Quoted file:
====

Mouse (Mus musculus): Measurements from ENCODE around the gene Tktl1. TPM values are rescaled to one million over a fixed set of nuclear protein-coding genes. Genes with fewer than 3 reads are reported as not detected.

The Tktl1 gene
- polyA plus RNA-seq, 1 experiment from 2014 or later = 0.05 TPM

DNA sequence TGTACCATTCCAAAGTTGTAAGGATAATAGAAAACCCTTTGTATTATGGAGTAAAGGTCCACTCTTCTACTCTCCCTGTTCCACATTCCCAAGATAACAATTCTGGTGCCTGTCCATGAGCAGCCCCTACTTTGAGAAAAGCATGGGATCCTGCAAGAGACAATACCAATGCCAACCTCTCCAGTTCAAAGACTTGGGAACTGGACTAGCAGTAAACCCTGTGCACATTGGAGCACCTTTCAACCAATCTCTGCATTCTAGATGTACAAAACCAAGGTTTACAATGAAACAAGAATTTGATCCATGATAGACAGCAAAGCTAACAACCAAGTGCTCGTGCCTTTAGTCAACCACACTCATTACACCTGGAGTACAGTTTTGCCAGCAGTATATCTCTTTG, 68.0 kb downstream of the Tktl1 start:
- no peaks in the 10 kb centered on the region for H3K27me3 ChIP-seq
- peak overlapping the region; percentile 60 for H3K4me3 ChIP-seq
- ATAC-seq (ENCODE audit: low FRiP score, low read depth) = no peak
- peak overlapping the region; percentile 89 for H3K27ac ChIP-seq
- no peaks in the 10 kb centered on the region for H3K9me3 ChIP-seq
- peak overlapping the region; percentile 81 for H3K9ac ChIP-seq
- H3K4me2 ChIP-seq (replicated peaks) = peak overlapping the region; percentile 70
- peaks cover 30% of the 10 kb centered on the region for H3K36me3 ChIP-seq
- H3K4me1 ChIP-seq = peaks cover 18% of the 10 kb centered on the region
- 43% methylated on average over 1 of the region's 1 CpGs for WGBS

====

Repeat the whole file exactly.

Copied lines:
Mouse (Mus musculus): Measurements from ENCODE around the gene Tktl1. TPM values are rescaled to one million over a fixed set of nuclear protein-coding genes. Genes with fewer than 3 reads are reported as not detected.

The Tktl1 gene
- polyA plus RNA-seq, 1 experiment from 2014 or later = 0.05 TPM

DNA sequence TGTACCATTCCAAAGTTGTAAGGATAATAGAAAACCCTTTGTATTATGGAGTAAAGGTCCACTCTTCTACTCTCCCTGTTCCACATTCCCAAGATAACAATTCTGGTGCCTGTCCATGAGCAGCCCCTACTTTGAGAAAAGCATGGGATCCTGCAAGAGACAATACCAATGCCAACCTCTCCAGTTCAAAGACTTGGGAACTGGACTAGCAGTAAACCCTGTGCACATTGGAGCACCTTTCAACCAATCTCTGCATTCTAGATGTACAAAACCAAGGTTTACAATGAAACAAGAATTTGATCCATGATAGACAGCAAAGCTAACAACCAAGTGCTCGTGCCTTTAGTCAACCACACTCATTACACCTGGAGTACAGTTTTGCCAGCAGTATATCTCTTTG, 68.0 kb downstream of the Tktl1 start:
- no peaks in the 10 kb centered on the region for H3K27me3 ChIP-seq
- peak overlapping the region; percentile 60 for H3K4me3 ChIP-seq
- ATAC-seq (ENCODE audit: low FRiP score, low read depth) = no peak
- peak overlapping the region; percentile 89 for H3K27ac ChIP-seq
- no peaks in the 10 kb centered on the region for H3K9me3 ChIP-seq
- peak overlapping the region; percentile 81 for H3K9ac ChIP-seq
- H3K4me2 ChIP-seq (replicated peaks) = peak overlapping the region; percentile 70
- peaks cover 30% of the 10 kb centered on the region for H3K36me3 ChIP-seq
- H3K4me1 ChIP-seq = peaks cover 18% of the 10 kb centered on the region
- 43% methylated on average over 1 of the region's 1 CpGs for WGBS